Supreme Court Unanimously Determines Warrant Necessary For GPS Tracking In United States v. Jones

In a victory for individuals over the often oppressive tactics of law enforcement, a unanimous United Supreme Court determined that police violated the constitution when they placed a Global Positioning System (GPS) tracker on a suspect’s vehicle without a warrant. In United States v. Jones, the justices determined that placing the tracking device on the car violated the Fourth Amendment’s protection of “persons, houses, papers and effects, against unreasonable searches and seizures.” The court determined that this protection also includes private property such as automobiles.

Writing for the majority, Justice Antonin Scalia reasoned, “The Government physically occupied private property for the purpose of obtaining information. We have no doubt that such a physical intrusion would have been considered a ‘search’ within the meaning of the Fourth Amendment when it was adopted.” Although the court had some differences in reasoning, all unanimously agreed that the police actions went too far and violated the suspect’s rights.

The constitution impacts nearly every aspect of the criminal process – from investigation, to charges, arrest and trial. Where police or other law enforcement officials overstep their bounds, their conduct that may serve as a defense to criminal charges. If you believe your rights may have been violated, it is important to speak to an experienced criminal lawyer in Michigan to protect your rights and begin preparing your defense.

Here, the government claimed that the Federal Bureau of Investigation agents use GPS tracking devices in thousands of cases each year and argued that using the tiny devices is too trivial to constitute a violation of a property right. However, the Court strongly disagreed, noting that even a small trespass if committed in “an attempt to find something or to obtain information” constitutes a “search” under the Fourth Amendment. As stated by Justice Sotomayor, “In the digital age I for one doubt that people would accept without complaint the warrantless disclosure to the Government of a list of every website they have visited in the last week, or month, or year.”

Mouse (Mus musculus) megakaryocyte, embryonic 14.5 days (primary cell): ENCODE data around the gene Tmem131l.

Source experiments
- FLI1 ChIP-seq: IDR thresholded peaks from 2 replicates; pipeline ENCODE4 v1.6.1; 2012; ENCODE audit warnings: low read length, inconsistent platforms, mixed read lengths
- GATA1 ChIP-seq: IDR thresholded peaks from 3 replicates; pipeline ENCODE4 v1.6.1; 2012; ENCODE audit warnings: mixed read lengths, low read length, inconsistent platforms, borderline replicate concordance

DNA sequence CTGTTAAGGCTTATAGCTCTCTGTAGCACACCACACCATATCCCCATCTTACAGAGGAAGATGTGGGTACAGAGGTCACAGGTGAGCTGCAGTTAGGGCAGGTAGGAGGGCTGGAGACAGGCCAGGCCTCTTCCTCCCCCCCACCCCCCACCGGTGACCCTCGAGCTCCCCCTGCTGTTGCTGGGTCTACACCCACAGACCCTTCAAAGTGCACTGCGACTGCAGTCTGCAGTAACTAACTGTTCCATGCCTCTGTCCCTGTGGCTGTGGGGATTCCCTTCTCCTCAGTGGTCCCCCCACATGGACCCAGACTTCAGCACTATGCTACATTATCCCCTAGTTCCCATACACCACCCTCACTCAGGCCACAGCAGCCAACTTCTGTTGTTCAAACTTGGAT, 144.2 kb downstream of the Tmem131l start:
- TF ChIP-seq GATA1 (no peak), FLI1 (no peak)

This case will likely significantly affect matters of privacy in the digital era, potentially affecting matters of privacy concerning cellphone usage, email and online documents. As noted by one commentator, “This is a signal event in Fourth Amendment history.”

The U.S Constitution guarantees all citizens the right to privacy and the right to be free from unreasonable searches and seizures. As the technology advances so do the techniques used by law enforcement in their criminal investigations. Individuals need to fight to ensure their rights are protected. For more information or if you are under investigation for any crime, contact the aggressive Michigan criminal defense lawyers at Grabel & Associates for a free, immediate consultation.

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